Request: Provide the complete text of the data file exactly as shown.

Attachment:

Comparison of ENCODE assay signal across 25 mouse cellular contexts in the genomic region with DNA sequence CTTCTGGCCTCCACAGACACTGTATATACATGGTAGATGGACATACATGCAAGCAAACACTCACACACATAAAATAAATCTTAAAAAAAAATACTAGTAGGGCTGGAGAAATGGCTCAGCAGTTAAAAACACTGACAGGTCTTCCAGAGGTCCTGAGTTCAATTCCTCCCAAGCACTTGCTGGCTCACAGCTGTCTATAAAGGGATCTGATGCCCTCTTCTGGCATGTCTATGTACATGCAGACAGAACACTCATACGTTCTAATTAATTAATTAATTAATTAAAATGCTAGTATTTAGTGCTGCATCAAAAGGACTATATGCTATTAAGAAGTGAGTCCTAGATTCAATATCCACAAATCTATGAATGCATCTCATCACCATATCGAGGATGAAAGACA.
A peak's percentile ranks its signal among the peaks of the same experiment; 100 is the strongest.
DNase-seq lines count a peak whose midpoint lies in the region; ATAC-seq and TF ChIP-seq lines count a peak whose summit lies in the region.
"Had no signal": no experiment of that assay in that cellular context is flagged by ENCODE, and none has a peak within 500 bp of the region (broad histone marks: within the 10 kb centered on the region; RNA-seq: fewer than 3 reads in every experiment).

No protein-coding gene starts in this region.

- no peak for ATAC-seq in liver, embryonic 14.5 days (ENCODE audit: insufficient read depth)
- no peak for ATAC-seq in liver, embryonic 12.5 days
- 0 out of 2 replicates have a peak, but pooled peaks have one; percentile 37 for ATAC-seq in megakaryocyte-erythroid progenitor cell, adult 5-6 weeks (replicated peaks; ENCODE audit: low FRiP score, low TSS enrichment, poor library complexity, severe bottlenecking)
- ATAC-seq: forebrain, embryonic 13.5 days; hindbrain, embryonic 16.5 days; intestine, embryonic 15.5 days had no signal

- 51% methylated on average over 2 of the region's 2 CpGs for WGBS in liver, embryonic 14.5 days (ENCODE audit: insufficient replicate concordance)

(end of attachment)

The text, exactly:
Comparison of ENCODE assay signal across 25 mouse cellular contexts in the genomic region with DNA sequence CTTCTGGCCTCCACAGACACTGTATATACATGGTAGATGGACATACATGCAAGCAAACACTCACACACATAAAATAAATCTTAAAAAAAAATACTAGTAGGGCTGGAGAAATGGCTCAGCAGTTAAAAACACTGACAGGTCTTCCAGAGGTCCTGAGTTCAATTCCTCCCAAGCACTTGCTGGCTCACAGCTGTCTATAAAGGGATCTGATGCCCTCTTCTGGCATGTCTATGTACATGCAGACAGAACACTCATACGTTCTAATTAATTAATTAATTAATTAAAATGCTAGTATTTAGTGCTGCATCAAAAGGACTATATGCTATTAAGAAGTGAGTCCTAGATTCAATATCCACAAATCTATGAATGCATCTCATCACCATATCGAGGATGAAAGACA.
A peak's percentile ranks its signal among the peaks of the same experiment; 100 is the strongest.
DNase-seq lines count a peak whose midpoint lies in the region; ATAC-seq and TF ChIP-seq lines count a peak whose summit lies in the region.
"Had no signal": no experiment of that assay in that cellular context is flagged by ENCODE, and none has a peak within 500 bp of the region (broad histone marks: within the 10 kb centered on the region; RNA-seq: fewer than 3 reads in every experiment).

No protein-coding gene starts in this region.

- no peak for ATAC-seq in liver, embryonic 14.5 days (ENCODE audit: insufficient read depth)
- no peak for ATAC-seq in liver, embryonic 12.5 days
- 0 out of 2 replicates have a peak, but pooled peaks have one; percentile 37 for ATAC-seq in megakaryocyte-erythroid progenitor cell, adult 5-6 weeks (replicated peaks; ENCODE audit: low FRiP score, low TSS enrichment, poor library complexity, severe bottlenecking)
- ATAC-seq: forebrain, embryonic 13.5 days; hindbrain, embryonic 16.5 days; intestine, embryonic 15.5 days had no signal

- 51% methylated on average over 2 of the region's 2 CpGs for WGBS in liver, embryonic 14.5 days (ENCODE audit: insufficient replicate concordance)